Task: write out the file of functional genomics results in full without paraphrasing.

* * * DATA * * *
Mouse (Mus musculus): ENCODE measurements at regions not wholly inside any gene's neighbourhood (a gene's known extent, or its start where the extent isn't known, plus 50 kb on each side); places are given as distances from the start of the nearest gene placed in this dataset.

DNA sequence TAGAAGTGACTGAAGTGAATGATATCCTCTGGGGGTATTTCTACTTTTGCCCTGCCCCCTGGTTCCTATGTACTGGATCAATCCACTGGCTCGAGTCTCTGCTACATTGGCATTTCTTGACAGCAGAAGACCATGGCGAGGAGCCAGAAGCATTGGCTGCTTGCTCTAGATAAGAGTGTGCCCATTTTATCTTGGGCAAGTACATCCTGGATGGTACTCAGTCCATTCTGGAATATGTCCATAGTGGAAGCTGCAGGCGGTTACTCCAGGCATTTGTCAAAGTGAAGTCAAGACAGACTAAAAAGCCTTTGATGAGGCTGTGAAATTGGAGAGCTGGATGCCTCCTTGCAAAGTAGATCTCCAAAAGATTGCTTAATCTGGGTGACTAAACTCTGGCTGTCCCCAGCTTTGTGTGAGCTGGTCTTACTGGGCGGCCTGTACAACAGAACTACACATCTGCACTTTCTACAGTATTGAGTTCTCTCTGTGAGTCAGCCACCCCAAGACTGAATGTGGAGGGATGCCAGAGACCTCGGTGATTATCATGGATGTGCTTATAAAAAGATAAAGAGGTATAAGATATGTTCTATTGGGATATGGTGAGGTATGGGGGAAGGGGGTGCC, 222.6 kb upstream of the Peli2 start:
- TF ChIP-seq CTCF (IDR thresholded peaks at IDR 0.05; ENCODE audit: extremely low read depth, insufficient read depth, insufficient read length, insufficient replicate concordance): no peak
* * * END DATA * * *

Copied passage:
Mouse (Mus musculus): ENCODE measurements at regions not wholly inside any gene's neighbourhood (a gene's known extent, or its start where the extent isn't known, plus 50 kb on each side); places are given as distances from the start of the nearest gene placed in this dataset.

DNA sequence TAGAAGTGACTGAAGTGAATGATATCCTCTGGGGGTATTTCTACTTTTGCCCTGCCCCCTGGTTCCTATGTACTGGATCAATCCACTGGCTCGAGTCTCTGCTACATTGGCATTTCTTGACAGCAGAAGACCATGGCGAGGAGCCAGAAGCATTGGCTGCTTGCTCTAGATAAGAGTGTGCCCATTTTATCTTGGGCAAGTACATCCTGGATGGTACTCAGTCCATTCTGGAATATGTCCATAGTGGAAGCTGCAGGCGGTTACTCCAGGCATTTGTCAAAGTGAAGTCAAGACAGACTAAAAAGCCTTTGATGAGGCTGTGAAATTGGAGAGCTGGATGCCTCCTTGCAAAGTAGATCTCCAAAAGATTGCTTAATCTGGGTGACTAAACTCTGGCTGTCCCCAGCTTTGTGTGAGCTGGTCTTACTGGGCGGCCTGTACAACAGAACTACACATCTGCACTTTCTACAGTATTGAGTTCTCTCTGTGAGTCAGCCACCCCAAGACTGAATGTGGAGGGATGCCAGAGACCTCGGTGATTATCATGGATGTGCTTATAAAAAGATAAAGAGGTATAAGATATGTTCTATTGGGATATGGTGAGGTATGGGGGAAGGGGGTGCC, 222.6 kb upstream of the Peli2 start:
- TF ChIP-seq CTCF (IDR thresholded peaks at IDR 0.05; ENCODE audit: extremely low read depth, insufficient read depth, insufficient read length, insufficient replicate concordance): no peak